SAS and R, both are important data analytics tools used in today’s tech world. Both tools are extensively used by Data Scientists and Data Analysts. Making a choice between SAS and R has been a longstanding debate in the world of Data Science.

Statistical Analysis System (SAS) language is a programming language that is used to read in data from spreadsheets and databases and output the results of statistical analysis in tables and graphs and as RTF, HTML, and PDF docs. SAS is commonly used for financial analytics capabilities. SAS is easy to learn, and it offers great technical support. It can be considered as an expensive alternative to R;

R is mostly used by the research community, professors and researchers, among other faculties. Since, R is an open-source tool, you can get the latest version as soon as it is released. R is mainly used for statistical analysis, graphical representations, and reporting. Here, we take a simplified yet concise look at the various features, functions, and strengths and weaknesses of each of these tools.

Features of SAS and R

Parameters of Comparison

Ease of Learning

SAS is very good when it comes to picking a new tool to learn without any prior programming language experience and thus can be an excellent experience for beginners.

R is bit tougher to learn as compared to SAS. It is not a high-level programming language and hence even a small mistake can turn out to be a huge problem.

Managing Data

In terms of handling and managing data, SAS is in a better position since the data is increasing at a huge pace day by day and SAS is better at handling data. Furthermore, R works only on RAM, and increasing the RAM as and when the data increases is not a feasible option.

Graphics

Graphics is a very important aspect of any Data Science or Data Analytics capabilities. Ability to visualize and analyze data is a crucial part. R is the winner in this area, thanks to the availability of various packages like ggplot, Latice, and RGIS.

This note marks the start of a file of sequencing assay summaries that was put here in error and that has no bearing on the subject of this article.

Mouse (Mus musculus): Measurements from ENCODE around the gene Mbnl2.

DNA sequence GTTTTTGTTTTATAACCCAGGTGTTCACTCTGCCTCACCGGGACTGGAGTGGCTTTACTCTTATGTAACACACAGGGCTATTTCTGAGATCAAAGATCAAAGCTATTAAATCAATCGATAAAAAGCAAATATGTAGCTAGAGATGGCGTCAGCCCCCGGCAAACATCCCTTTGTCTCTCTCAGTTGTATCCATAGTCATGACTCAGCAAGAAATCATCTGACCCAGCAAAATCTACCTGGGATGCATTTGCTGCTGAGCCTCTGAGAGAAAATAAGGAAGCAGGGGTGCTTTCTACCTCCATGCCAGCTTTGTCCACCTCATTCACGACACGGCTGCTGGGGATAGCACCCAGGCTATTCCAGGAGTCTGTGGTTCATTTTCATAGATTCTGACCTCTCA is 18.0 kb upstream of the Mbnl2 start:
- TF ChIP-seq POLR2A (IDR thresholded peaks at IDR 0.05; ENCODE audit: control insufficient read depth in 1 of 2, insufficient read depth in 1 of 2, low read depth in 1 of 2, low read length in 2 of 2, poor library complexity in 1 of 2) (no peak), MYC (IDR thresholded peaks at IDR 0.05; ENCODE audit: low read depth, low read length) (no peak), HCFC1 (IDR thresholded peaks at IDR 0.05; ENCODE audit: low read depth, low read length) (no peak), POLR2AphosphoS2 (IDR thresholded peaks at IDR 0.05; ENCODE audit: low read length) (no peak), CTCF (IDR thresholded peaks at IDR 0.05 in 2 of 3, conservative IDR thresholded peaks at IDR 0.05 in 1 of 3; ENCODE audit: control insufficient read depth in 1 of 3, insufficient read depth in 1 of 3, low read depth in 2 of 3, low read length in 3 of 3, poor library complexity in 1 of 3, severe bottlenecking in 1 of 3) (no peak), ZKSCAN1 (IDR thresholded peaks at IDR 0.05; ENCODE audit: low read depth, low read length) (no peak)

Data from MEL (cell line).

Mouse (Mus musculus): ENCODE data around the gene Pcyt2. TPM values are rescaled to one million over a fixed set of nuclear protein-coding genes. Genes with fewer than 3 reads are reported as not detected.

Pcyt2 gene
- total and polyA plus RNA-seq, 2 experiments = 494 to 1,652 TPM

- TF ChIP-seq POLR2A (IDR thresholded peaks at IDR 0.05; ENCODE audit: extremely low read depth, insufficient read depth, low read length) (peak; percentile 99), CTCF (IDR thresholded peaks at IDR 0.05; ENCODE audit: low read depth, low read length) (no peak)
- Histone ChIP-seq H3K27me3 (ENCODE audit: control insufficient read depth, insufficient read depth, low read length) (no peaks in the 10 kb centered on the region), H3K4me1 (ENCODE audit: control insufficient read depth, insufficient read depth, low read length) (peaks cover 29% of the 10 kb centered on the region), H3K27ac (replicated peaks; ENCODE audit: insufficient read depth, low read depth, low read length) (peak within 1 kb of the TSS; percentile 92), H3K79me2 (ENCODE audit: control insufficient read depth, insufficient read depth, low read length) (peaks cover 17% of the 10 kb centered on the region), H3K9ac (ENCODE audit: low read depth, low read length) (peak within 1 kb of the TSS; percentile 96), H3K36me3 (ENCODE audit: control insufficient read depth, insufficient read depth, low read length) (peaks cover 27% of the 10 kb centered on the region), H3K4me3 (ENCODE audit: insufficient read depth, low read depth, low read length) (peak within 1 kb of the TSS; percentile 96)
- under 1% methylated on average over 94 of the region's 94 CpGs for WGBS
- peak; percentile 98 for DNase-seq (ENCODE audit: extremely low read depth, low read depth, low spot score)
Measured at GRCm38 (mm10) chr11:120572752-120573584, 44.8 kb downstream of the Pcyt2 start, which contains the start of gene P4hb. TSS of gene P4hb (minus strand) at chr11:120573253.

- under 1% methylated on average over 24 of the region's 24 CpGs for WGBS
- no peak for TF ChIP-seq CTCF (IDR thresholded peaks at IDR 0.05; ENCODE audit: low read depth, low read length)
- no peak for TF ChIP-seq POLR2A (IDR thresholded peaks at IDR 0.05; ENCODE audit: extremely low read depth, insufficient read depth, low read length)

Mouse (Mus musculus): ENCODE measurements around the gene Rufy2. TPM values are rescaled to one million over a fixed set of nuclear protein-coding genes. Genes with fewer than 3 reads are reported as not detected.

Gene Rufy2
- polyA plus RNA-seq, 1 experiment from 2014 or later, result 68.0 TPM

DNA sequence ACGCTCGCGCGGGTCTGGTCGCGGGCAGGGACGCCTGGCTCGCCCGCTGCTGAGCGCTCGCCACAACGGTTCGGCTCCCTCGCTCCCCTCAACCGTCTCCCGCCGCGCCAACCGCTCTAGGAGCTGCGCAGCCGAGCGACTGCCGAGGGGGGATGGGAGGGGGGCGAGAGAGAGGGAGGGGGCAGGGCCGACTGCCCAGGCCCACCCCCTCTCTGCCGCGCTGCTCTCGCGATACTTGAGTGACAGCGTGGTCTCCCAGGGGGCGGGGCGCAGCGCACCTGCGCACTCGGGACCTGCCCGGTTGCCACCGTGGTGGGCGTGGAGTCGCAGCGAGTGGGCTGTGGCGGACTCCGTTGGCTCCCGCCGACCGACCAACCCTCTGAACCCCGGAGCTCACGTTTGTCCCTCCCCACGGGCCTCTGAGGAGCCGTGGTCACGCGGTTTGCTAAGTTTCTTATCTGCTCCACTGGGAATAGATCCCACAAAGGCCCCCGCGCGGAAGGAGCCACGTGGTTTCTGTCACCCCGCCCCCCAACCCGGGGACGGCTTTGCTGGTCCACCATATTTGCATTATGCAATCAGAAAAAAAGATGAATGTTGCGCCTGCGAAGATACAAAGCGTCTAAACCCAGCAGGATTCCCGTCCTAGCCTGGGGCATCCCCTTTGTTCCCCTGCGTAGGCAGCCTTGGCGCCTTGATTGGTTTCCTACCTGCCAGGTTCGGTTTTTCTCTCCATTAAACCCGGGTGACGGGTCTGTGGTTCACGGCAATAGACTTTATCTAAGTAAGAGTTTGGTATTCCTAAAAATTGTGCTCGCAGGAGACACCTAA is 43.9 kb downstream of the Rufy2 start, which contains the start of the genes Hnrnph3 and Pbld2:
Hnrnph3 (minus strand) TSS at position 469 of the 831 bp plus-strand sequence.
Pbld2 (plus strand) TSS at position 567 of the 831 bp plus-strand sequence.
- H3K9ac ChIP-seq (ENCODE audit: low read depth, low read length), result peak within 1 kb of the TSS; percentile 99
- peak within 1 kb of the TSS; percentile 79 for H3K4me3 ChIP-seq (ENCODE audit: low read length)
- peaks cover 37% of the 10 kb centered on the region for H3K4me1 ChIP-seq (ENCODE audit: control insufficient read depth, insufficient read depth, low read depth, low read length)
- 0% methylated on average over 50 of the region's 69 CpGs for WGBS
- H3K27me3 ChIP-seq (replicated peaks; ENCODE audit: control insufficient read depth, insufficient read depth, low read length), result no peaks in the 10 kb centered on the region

SAS is not great at graphical capabilities. Though Base SAS has some graphical capabilities.

Working with Big Data

While working with Big Data, R has some very good features which can be utilized by Big Data, Data Science, and Data Analytics communities. If you are looking for deploying analytics at scale for Machine Learning capabilities, then R is the language to choose. Of late, SAS is taking fast strides to execute analytics also. But still, SAS lags R when it comes to integrating successfully with Big Data tools like Hadoop and others.

Industry Deployment

Since R is an open-source programming language, it can be used by anybody. It thus finds a widespread usage among small and medium enterprises. SAS, on the other hand, is extremely costly and is useful for large organizations. SAS is mostly used for data warehousing, data quality, data analytics, and reporting capabilities.

Cost

There are numerous packages in R which provide advanced graphical capabilities. It incorporates the latest features quickly as the packages get added on by programmers across the world. Currently, R is in popular demand. Although, SAS has been the market leader in corporate jobs, it is very expensive for start-ups.

Service Support

R has the biggest online community but without customer service support which makes it difficult for people to tackle any technical issue. Whereas, SAS has dedicated customer service, along with its community. Hence, installation and other technical challenges get easily sorted.

The choice between SAS and R always depends on organizational requirements. Large-scale organizations usually opt SAS over R, while the start-ups prefer the latter option.